Hand building with clay is increasingly popular and is used by many potters and ceramicists for it's limitless creative potential. It can require little equipment and tools, could be done anywhere and offers a range of interesting sculptural shapes and options. 


Methods commonly used include coil, slab and pinching.


If you are hand building, grogged clays are ideal and the most popular choice, there are a range of different colours and levels of mesh to chose, from very fine grog such as Keanes Raku T, to very chunky like Feenys Buff Raku with Trachyte (BRT).

Plastic throwing clays can be used too if you are looking for a smoother finish but extra care must be taken to avoid cracks. Pieces should be covered in plastic to dry slowly, joins should be connected with extra care and it is best to use little water to avoid the clay becoming too wet and 'floppy'. Clay can be left to dry slightly if it is too wet. Compressing clay with a rib will smooth it and avoid cracks.





Different clays offer different looks and feel. 

Grogged clays can look more 'organic' and provide a textured surface. This rough surface offers a sandy quality to the ceramics.  It is worth considering how you want the piece to feel in your hands, grogged clays can be quite rough where the surface is not glazed. Smoother clays are like stone to touch and offer a beautiful canvas for glazes. some clays have fine grog, which offers you a smooth surface but with extra body.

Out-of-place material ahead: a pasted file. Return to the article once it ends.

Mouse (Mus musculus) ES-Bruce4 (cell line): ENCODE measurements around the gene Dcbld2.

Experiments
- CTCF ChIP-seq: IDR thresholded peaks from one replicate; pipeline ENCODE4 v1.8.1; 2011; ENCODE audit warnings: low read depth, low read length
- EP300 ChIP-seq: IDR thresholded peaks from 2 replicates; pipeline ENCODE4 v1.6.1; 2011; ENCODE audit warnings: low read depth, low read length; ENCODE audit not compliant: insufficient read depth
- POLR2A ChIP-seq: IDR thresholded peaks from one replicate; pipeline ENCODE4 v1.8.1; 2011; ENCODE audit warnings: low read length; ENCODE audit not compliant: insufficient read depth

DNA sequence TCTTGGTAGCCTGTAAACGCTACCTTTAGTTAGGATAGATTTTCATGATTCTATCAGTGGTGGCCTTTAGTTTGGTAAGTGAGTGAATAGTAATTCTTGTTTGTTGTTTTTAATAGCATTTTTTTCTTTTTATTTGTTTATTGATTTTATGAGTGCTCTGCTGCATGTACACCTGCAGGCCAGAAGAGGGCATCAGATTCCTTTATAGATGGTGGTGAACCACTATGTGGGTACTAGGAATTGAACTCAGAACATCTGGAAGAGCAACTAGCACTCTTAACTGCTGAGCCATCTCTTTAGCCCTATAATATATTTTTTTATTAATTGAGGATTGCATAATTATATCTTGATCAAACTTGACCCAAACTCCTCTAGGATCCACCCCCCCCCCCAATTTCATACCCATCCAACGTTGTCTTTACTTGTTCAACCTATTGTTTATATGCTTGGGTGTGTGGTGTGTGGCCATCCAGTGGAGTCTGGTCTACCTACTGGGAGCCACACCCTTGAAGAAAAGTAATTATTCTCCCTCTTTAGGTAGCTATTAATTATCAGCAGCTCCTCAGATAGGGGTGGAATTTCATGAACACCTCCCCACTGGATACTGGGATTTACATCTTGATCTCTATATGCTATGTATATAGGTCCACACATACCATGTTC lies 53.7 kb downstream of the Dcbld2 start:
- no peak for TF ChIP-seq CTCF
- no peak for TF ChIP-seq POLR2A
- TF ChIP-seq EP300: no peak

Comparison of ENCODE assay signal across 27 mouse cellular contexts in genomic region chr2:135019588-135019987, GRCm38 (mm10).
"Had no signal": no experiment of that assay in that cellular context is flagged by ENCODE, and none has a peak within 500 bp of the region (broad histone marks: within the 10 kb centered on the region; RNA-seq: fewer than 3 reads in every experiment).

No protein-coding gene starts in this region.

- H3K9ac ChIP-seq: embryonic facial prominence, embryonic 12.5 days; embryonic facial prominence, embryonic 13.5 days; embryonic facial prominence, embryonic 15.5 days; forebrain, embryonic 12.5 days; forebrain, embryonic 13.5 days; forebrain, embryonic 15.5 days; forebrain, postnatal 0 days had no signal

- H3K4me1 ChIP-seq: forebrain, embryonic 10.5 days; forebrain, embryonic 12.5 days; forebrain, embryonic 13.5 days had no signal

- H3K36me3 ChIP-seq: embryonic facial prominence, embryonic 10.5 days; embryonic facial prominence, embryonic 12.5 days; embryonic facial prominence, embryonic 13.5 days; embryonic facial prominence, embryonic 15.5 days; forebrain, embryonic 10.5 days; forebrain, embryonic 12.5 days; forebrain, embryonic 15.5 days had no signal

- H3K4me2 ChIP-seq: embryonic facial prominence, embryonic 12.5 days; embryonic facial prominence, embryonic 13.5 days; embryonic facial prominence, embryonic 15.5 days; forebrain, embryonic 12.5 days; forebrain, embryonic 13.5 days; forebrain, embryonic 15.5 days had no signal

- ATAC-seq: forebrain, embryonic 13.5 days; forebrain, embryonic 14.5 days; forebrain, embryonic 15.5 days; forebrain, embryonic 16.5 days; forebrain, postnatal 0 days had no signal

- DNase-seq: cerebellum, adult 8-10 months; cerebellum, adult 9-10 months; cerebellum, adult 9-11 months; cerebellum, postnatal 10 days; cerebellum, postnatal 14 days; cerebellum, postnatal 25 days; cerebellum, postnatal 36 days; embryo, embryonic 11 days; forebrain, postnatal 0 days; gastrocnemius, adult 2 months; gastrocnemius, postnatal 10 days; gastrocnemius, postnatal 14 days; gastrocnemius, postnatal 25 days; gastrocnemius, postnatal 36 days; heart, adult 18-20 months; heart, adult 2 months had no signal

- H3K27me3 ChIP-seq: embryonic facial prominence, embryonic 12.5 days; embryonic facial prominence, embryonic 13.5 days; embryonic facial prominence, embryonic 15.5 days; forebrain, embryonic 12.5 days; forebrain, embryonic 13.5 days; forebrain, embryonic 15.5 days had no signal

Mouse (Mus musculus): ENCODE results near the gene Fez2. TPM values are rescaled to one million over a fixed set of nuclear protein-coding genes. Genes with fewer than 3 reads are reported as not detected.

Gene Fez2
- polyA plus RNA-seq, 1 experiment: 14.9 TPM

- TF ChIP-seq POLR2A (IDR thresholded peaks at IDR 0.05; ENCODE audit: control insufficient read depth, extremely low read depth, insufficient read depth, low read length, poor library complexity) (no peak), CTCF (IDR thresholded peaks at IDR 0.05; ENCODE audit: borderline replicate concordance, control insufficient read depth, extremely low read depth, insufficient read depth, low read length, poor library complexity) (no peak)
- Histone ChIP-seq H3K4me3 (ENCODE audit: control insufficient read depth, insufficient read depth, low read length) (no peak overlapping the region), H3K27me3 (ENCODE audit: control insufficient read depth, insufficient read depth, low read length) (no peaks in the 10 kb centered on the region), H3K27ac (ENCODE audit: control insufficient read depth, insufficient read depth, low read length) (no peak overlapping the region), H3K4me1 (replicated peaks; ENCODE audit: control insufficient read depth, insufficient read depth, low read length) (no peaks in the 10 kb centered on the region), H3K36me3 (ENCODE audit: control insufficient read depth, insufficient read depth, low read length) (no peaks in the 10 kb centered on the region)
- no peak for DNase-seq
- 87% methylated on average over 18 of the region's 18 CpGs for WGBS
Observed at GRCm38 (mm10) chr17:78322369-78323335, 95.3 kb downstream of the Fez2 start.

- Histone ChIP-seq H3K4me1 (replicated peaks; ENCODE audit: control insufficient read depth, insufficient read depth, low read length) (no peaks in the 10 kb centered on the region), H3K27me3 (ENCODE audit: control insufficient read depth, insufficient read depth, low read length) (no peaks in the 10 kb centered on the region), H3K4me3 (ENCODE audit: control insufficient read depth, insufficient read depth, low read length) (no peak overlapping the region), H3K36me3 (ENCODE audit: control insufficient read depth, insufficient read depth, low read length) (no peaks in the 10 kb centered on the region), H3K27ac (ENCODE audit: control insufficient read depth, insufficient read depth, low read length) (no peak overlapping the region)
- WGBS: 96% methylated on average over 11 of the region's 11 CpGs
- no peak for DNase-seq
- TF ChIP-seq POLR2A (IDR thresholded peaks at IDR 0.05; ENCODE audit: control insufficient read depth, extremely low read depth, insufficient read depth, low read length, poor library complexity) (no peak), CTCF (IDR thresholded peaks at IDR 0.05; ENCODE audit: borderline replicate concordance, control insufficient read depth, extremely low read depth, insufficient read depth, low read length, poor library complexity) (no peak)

Porcelain clay offers a bright white and very silky surface and is translucent when it is thin.





There are a range of coloured clays in each temperature.


If you are using underglazes to decorate your piece or you want a 'blank canvas' a white clay is often preferred. Terracotta is a popular choice for white slip and sgraffito. Speckled clays create a dynamic surface aesthetic that can give the illusion of depth and dark clay bodies offer a dramatic contrast for glazes.


Clay can also be coloured using a stain but this is an expensive method for large quantities and requires a lot of stain powder for a rich colour in clay.

The colour of the clay will impact the colour of the glaze and different clays will interact differently with your glazes.


This guide is just a starting point and experimentation is key in finding the right clay. Many of these clays can be used for several purposes and the categories can cross over, for example many potters use grogged clay to throw on the wheel with wonderful results and wheel throwing clay to hand-build.